Sawara (佐原), an old and historical district in Katori City (香取市), Chiba Prefecture (千葉県), possesses many important cultural properties. One of which is Sawara no Machinami (佐原の町並み), the area itself. It’s one of the Traditional Architectures Preservation Districts in Japan.
For over a thousand years, Sawara had prospered as an accessible merchant town near the Tone River (利根川). Even now, it offers many interesting and exciting things to do and see. However, since Sawara is geographically not so close to Tokyo (東京), it tends to be forgotten as a tourist destination nowadays. Fortunately for tourists (but unfortunately for locals), visitors to Sawara can explore the area without being bothered by crowds of other tourists.
If you want to feel a genuine atmosphere of the old and traditional Japanese culture, this is the exact place to go! Check out the top seven things to do in Sawara below.
As I already mentioned, Sawara no Machinami or the Historic Streets of Sawara is registered and protected by the government as an Important Cultural Property. The Historic Streets of Sawara is the central part of the Sawara area. If you walk from the JR Sawara Station (佐原駅), it won’t take more than 10 minutes to reach it.
Ono River (小野川) is peacefully running through the center of this area. Often enough, you can see some small wooden boats moving across the water. On both sides of the river, there are traditional Japanese buildings which make up for a magnificent view. Most of the buildings here are utilized as shops or stores as Sawara still retains its tradition as a merchant town. You can drop by these shops and enjoy shopping.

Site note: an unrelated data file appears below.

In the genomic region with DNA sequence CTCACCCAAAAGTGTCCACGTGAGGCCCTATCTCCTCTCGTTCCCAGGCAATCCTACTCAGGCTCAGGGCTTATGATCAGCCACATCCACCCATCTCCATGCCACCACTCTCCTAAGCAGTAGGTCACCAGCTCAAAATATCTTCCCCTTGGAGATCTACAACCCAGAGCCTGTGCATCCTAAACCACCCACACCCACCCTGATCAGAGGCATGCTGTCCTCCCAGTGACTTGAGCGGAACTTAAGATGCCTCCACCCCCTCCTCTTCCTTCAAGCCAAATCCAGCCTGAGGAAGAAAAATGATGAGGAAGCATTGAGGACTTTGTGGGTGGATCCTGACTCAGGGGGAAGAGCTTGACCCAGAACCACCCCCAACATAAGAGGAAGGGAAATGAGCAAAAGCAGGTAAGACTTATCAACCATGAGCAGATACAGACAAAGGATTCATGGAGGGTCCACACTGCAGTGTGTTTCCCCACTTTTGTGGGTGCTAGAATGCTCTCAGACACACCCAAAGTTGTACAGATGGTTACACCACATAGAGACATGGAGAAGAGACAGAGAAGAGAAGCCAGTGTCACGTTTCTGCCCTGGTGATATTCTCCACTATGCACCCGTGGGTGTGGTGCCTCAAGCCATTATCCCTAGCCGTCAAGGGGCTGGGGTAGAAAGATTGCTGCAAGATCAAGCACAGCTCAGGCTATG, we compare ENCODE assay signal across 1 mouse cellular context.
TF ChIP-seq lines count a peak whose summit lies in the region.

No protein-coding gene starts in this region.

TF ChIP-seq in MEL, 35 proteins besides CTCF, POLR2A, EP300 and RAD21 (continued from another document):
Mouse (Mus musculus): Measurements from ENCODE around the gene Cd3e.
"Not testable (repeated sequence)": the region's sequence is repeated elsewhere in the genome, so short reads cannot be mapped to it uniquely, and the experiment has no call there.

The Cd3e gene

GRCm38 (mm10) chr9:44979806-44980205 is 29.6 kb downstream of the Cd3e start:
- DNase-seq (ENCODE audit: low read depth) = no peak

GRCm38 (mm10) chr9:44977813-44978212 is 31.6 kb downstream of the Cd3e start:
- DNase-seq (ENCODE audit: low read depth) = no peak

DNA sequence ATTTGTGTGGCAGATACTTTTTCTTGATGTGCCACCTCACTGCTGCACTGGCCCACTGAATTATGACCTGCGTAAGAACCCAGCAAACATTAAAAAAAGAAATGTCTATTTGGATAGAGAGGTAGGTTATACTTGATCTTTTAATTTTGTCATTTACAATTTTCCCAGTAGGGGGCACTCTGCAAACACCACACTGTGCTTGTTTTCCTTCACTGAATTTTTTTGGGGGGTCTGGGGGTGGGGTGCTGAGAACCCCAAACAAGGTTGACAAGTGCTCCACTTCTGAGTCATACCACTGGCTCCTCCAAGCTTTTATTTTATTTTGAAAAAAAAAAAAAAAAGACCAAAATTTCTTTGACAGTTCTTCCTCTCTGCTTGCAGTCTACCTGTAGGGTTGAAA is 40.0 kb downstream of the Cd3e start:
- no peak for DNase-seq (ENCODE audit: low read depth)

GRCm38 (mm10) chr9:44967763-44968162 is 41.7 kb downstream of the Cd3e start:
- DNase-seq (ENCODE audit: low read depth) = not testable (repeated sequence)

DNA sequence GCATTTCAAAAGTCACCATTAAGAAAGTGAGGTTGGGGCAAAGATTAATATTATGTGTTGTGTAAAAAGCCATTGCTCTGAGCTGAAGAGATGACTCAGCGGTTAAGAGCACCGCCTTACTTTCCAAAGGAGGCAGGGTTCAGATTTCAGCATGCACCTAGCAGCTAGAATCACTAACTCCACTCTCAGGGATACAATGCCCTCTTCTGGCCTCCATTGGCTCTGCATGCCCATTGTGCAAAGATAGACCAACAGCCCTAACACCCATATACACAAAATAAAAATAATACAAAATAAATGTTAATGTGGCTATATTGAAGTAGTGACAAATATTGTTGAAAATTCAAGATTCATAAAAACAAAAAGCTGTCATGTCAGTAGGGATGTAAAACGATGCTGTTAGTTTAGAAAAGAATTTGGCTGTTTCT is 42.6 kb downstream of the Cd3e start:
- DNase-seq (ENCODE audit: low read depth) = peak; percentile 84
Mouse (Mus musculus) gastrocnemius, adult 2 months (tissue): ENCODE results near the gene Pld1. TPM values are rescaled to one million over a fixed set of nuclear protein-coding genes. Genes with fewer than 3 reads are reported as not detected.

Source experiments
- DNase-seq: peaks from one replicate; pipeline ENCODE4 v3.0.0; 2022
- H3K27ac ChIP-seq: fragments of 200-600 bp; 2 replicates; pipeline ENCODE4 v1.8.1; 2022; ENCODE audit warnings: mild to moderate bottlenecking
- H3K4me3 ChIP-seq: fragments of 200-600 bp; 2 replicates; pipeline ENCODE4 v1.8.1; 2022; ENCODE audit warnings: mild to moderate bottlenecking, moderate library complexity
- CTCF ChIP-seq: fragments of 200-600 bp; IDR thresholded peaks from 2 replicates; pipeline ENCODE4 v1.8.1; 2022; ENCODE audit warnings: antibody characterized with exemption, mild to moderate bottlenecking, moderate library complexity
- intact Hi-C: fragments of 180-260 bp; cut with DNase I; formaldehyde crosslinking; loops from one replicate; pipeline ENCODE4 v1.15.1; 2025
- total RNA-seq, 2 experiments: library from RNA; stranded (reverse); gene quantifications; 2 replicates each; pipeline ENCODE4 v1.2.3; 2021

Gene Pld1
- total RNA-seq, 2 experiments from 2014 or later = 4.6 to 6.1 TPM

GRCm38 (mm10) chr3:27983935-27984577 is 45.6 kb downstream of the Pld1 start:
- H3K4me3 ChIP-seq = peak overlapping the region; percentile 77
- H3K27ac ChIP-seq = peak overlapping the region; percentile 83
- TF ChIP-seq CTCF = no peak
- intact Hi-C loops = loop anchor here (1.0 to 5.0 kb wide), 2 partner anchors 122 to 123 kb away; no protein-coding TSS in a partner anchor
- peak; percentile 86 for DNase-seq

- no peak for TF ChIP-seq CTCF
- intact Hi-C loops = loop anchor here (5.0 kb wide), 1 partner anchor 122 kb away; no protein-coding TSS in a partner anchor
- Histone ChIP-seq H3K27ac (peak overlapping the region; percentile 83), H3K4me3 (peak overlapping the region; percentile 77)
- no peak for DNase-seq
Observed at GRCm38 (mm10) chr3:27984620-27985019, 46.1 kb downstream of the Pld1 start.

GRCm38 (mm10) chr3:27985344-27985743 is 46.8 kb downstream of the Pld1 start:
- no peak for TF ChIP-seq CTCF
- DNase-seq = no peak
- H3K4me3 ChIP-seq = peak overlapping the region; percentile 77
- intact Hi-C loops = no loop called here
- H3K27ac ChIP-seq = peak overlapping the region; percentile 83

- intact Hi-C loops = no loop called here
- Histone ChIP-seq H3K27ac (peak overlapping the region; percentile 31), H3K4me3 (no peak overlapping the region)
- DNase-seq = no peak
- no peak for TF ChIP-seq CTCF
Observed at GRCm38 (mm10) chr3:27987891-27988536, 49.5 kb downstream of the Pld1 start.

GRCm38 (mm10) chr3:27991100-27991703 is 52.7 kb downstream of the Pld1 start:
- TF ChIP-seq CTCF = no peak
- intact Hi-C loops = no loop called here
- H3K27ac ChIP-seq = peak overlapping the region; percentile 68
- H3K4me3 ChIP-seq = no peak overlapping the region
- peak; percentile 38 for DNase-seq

The English website linked below by Katori City introduces the sites on the Historic Streets of Sawara that you have to pay special attention to.
The Inoh Tadataka Museum is located in the area of the Historic Streets of Sawara and is also a 10-minute walk from the JR Sawara Station.
Inoh Tadataka (伊能 忠敬) was the man who made the first survey map of Japan. He married into the Inoh family when he was 17. The Inohs had been thriving merchants and powerful landlords in Sawara for generations then. When he was 55, Tadataka started to measure and survey the land. He walked all over Japan for this project. In 1821, three years after his death, the map was completed by his assistants.
The Inoh Tadataka Museum introduces Inoh Tadataka’s life and exhibits the tools that he used for measurement and the maps that he actually drew. These goods are registered as national treasures. Across Ono River, the historic house of Inoh Tadataka (伊能忠敬旧宅) is also open to the public.
The Inoh Tadataka Museum is open from 9:00 AM to 4:30 PM. It’s closed on Mondays and several days before and after New Year. The admission is 500 yen per adult and 250 yen per child (up to junior high school). If you are going to Suigo Sawara Dashi Kaikan (水郷佐原山車会館), there is a combined ticket for a discounted price – 800 yen per adult and 350 yen per child.
You can take a Sawara Sightseeing Boat near the Chukei Bridge. As this boat moves through Ono River, which runs through the center of Sawara district, you can see the picturesque scenery of the Historic Streets of Sawara.
One ride takes roughly 30 minutes. The fare is 1,300 yen for adults and 700 yen for children under 12 years old.
Suigo Sawara Dashi Kaikan is the museum that displays “dashi” floats made in Sawara and other festival equipment that represent the traditional culture of the place. “Dashi” is a parade float carried by people on the shoulders at Japanese festivals. In the old times, it was believed that gods came to stay inside dashi floats during festivals and were known as “gods’ carriages.” Dashi floats are respected and treated by people as a sacred object.
In Japan, local people make dashi floats with the pride of the city, town, or village. Sawara is well known for its festival called “Sawara no Taisai (佐原の大祭),” which literally means the “Big Festival of Sawara.” Most of the collection at Suigo Sawara Dashi Kaikan were actually used in Sawara no Taisai. You will feel the energetic and festive atmosphere of the festival inside the museum.